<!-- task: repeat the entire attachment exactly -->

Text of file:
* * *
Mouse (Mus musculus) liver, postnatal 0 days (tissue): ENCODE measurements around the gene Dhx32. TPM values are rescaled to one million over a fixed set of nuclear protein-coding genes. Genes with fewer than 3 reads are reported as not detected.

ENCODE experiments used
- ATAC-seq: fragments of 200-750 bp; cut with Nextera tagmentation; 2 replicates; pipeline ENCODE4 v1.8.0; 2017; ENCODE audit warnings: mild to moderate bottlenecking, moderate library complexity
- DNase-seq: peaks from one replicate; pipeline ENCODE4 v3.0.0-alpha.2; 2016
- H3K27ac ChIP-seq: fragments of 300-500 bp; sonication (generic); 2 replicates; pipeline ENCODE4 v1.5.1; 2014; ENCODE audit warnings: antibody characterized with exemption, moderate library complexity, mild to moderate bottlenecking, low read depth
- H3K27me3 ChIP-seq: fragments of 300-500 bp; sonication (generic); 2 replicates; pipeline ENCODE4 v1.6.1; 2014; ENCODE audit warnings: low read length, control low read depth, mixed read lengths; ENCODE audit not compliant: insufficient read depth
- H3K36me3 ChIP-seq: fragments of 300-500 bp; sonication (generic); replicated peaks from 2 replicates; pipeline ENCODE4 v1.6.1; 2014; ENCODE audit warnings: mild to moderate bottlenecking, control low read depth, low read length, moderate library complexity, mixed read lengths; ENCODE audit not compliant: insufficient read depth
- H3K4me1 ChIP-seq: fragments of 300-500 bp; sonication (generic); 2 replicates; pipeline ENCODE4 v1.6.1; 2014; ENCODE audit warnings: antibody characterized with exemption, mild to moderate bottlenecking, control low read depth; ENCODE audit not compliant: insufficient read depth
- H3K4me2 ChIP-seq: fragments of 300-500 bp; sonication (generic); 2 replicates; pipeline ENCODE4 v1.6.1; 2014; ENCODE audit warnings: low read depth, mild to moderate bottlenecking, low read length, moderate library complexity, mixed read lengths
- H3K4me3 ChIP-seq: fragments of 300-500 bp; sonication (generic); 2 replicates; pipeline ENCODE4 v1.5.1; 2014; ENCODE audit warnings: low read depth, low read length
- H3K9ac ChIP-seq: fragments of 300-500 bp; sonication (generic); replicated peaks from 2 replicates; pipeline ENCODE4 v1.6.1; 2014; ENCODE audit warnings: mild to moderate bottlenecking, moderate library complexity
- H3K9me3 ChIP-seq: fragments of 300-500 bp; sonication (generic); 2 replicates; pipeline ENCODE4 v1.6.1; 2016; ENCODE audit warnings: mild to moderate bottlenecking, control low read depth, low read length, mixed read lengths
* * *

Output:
Mouse (Mus musculus) liver, postnatal 0 days (tissue): ENCODE measurements around the gene Dhx32. TPM values are rescaled to one million over a fixed set of nuclear protein-coding genes. Genes with fewer than 3 reads are reported as not detected.

ENCODE experiments used
- ATAC-seq: fragments of 200-750 bp; cut with Nextera tagmentation; 2 replicates; pipeline ENCODE4 v1.8.0; 2017; ENCODE audit warnings: mild to moderate bottlenecking, moderate library complexity
- DNase-seq: peaks from one replicate; pipeline ENCODE4 v3.0.0-alpha.2; 2016
- H3K27ac ChIP-seq: fragments of 300-500 bp; sonication (generic); 2 replicates; pipeline ENCODE4 v1.5.1; 2014; ENCODE audit warnings: antibody characterized with exemption, moderate library complexity, mild to moderate bottlenecking, low read depth
- H3K27me3 ChIP-seq: fragments of 300-500 bp; sonication (generic); 2 replicates; pipeline ENCODE4 v1.6.1; 2014; ENCODE audit warnings: low read length, control low read depth, mixed read lengths; ENCODE audit not compliant: insufficient read depth
- H3K36me3 ChIP-seq: fragments of 300-500 bp; sonication (generic); replicated peaks from 2 replicates; pipeline ENCODE4 v1.6.1; 2014; ENCODE audit warnings: mild to moderate bottlenecking, control low read depth, low read length, moderate library complexity, mixed read lengths; ENCODE audit not compliant: insufficient read depth
- H3K4me1 ChIP-seq: fragments of 300-500 bp; sonication (generic); 2 replicates; pipeline ENCODE4 v1.6.1; 2014; ENCODE audit warnings: antibody characterized with exemption, mild to moderate bottlenecking, control low read depth; ENCODE audit not compliant: insufficient read depth
- H3K4me2 ChIP-seq: fragments of 300-500 bp; sonication (generic); 2 replicates; pipeline ENCODE4 v1.6.1; 2014; ENCODE audit warnings: low read depth, mild to moderate bottlenecking, low read length, moderate library complexity, mixed read lengths
- H3K4me3 ChIP-seq: fragments of 300-500 bp; sonication (generic); 2 replicates; pipeline ENCODE4 v1.5.1; 2014; ENCODE audit warnings: low read depth, low read length
- H3K9ac ChIP-seq: fragments of 300-500 bp; sonication (generic); replicated peaks from 2 replicates; pipeline ENCODE4 v1.6.1; 2014; ENCODE audit warnings: mild to moderate bottlenecking, moderate library complexity
- H3K9me3 ChIP-seq: fragments of 300-500 bp; sonication (generic); 2 replicates; pipeline ENCODE4 v1.6.1; 2016; ENCODE audit warnings: mild to moderate bottlenecking, control low read depth, low read length, mixed read lengths